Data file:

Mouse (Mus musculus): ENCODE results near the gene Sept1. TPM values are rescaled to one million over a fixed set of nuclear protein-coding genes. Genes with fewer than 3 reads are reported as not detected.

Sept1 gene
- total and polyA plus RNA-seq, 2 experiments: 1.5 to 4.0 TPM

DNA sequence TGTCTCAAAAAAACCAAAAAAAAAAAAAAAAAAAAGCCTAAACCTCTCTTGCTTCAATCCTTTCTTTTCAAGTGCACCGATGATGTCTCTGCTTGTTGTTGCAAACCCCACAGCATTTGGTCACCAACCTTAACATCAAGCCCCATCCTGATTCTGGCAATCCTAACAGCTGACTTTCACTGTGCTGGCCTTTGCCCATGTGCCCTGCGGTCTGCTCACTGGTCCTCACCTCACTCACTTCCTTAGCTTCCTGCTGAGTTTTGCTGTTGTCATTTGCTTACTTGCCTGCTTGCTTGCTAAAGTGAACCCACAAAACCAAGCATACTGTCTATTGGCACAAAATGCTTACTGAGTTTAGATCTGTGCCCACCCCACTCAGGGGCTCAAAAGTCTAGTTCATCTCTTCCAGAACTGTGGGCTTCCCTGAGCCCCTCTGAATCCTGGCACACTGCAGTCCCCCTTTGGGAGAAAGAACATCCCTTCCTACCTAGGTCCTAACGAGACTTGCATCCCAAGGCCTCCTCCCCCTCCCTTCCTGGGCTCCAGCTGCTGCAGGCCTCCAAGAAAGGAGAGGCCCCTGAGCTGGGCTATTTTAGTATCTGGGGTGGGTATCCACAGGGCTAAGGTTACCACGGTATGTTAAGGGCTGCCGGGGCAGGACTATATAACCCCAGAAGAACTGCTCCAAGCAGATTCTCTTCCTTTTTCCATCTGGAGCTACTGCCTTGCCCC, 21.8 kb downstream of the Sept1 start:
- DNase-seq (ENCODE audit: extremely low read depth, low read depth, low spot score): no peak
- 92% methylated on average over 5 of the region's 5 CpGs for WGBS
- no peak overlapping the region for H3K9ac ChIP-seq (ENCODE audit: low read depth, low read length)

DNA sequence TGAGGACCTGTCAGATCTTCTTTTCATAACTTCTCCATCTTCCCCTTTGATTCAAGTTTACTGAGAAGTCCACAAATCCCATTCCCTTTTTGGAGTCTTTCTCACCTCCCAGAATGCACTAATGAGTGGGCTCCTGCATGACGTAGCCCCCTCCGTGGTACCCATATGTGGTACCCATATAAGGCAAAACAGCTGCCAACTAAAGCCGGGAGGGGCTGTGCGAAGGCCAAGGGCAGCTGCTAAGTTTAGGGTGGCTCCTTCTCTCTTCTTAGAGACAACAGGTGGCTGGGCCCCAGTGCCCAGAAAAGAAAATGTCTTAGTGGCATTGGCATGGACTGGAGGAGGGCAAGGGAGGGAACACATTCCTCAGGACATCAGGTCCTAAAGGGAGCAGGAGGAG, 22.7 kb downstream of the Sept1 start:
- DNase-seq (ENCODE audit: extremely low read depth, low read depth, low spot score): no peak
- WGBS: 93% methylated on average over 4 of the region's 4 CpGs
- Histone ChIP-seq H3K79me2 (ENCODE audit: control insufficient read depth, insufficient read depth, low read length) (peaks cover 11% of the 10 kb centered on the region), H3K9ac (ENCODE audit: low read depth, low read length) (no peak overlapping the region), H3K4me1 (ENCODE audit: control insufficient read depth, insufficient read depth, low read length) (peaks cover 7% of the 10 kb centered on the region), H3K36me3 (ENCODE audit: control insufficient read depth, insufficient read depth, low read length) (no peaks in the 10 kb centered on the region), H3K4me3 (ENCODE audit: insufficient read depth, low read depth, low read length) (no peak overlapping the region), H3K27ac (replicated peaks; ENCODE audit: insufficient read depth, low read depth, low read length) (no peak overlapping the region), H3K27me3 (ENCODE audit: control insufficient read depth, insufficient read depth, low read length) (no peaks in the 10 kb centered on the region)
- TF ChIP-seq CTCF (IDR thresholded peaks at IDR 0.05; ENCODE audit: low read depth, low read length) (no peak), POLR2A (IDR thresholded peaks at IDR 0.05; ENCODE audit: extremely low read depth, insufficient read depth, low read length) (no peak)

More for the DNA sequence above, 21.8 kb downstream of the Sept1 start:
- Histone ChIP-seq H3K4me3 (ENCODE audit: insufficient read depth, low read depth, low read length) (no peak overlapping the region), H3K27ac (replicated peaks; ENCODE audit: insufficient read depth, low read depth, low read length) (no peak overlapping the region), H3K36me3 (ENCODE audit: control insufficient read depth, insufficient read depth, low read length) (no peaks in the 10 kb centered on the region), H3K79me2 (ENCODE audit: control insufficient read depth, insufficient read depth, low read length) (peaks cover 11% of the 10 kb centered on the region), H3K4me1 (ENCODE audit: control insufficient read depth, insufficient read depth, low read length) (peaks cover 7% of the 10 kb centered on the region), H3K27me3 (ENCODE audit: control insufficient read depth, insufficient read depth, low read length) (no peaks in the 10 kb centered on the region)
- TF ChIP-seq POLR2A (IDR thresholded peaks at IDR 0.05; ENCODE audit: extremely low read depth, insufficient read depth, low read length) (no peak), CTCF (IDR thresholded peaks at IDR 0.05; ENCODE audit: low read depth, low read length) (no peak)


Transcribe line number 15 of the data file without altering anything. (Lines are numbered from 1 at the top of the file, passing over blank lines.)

- TF ChIP-seq POLR2A (IDR thresholded peaks at IDR 0.05; ENCODE audit: extremely low read depth, insufficient read depth, low read length) (no peak), CTCF (IDR thresholded peaks at IDR 0.05; ENCODE audit: low read depth, low read length) (no peak)